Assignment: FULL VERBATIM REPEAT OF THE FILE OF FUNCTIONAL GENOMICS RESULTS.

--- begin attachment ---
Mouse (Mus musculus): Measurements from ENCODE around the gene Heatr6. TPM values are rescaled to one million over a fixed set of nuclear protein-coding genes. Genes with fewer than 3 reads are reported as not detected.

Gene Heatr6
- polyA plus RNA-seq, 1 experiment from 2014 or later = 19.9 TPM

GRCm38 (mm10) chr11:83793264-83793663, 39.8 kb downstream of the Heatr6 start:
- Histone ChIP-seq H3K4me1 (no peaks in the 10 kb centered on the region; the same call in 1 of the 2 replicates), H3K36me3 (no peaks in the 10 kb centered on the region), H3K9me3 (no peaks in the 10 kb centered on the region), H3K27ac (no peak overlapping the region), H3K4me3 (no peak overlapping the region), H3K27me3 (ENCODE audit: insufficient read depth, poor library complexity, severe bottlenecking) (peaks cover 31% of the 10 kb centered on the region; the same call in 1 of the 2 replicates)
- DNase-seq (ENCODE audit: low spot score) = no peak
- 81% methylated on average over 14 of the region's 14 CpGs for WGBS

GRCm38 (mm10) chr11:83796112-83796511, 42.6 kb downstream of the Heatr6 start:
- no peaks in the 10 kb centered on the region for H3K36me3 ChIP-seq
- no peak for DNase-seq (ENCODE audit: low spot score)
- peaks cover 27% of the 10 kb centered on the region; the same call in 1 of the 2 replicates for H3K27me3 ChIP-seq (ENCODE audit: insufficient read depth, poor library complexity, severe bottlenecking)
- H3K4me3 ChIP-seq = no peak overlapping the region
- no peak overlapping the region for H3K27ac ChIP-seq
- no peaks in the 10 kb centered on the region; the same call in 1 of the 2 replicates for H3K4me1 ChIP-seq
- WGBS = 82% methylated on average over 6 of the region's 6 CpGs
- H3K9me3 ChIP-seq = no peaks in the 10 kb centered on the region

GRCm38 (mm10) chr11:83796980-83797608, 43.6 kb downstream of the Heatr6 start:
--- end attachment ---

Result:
Mouse (Mus musculus): Measurements from ENCODE around the gene Heatr6. TPM values are rescaled to one million over a fixed set of nuclear protein-coding genes. Genes with fewer than 3 reads are reported as not detected.

Gene Heatr6
- polyA plus RNA-seq, 1 experiment from 2014 or later = 19.9 TPM

GRCm38 (mm10) chr11:83793264-83793663, 39.8 kb downstream of the Heatr6 start:
- Histone ChIP-seq H3K4me1 (no peaks in the 10 kb centered on the region; the same call in 1 of the 2 replicates), H3K36me3 (no peaks in the 10 kb centered on the region), H3K9me3 (no peaks in the 10 kb centered on the region), H3K27ac (no peak overlapping the region), H3K4me3 (no peak overlapping the region), H3K27me3 (ENCODE audit: insufficient read depth, poor library complexity, severe bottlenecking) (peaks cover 31% of the 10 kb centered on the region; the same call in 1 of the 2 replicates)
- DNase-seq (ENCODE audit: low spot score) = no peak
- 81% methylated on average over 14 of the region's 14 CpGs for WGBS

GRCm38 (mm10) chr11:83796112-83796511, 42.6 kb downstream of the Heatr6 start:
- no peaks in the 10 kb centered on the region for H3K36me3 ChIP-seq
- no peak for DNase-seq (ENCODE audit: low spot score)
- peaks cover 27% of the 10 kb centered on the region; the same call in 1 of the 2 replicates for H3K27me3 ChIP-seq (ENCODE audit: insufficient read depth, poor library complexity, severe bottlenecking)
- H3K4me3 ChIP-seq = no peak overlapping the region
- no peak overlapping the region for H3K27ac ChIP-seq
- no peaks in the 10 kb centered on the region; the same call in 1 of the 2 replicates for H3K4me1 ChIP-seq
- WGBS = 82% methylated on average over 6 of the region's 6 CpGs
- H3K9me3 ChIP-seq = no peaks in the 10 kb centered on the region

GRCm38 (mm10) chr11:83796980-83797608, 43.6 kb downstream of the Heatr6 start: